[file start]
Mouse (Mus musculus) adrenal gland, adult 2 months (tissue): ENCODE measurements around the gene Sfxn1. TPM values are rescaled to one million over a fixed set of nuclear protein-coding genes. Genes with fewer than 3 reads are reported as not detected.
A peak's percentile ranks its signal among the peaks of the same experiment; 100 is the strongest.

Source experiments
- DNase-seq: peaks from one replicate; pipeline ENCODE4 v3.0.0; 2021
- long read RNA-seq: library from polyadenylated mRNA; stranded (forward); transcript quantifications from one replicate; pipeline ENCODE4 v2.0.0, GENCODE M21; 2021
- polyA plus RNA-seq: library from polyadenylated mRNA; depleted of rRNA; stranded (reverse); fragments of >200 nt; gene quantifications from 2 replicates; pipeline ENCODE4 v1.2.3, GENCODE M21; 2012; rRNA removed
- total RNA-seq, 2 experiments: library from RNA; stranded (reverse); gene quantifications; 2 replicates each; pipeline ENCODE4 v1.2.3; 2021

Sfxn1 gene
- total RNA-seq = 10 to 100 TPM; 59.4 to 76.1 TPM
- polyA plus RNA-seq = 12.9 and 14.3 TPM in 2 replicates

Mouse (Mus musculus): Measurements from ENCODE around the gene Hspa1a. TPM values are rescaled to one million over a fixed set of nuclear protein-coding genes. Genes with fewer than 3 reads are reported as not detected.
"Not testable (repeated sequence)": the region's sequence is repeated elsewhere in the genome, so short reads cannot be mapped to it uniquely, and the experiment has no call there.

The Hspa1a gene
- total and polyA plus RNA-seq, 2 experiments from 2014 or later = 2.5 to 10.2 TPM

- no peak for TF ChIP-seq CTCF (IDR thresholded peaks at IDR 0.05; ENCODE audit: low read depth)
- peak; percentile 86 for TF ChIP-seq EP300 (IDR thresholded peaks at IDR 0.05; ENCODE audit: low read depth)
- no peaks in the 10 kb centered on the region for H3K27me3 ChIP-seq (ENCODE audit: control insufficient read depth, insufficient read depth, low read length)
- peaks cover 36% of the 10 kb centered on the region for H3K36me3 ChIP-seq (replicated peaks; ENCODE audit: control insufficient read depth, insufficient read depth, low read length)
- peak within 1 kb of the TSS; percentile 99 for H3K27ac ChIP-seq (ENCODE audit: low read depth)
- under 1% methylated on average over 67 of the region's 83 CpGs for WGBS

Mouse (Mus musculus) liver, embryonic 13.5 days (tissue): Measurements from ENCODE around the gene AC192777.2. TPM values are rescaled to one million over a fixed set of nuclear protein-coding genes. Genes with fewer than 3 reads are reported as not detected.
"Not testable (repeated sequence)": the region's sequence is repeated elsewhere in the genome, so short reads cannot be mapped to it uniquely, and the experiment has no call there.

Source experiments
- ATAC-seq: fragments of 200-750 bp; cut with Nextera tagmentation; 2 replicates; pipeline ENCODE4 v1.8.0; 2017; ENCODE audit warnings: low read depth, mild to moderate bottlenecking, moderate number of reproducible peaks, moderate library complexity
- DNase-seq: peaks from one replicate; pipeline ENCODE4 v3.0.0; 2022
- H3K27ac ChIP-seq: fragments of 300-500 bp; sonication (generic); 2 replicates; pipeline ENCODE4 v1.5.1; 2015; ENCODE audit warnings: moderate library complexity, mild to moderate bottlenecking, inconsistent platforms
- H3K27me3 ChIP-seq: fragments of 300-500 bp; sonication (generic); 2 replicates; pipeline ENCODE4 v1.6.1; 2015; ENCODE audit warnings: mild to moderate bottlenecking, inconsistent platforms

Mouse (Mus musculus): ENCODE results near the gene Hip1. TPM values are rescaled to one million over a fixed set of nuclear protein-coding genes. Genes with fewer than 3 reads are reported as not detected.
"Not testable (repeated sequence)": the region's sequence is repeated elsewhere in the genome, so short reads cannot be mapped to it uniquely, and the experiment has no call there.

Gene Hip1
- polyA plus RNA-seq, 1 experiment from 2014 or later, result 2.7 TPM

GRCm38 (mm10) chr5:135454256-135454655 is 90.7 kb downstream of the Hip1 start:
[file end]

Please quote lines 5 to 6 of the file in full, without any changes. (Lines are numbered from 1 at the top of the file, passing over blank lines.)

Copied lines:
- long read RNA-seq: library from polyadenylated mRNA; stranded (forward); transcript quantifications from one replicate; pipeline ENCODE4 v2.0.0, GENCODE M21; 2021
- polyA plus RNA-seq: library from polyadenylated mRNA; depleted of rRNA; stranded (reverse); fragments of >200 nt; gene quantifications from 2 replicates; pipeline ENCODE4 v1.2.3, GENCODE M21; 2012; rRNA removed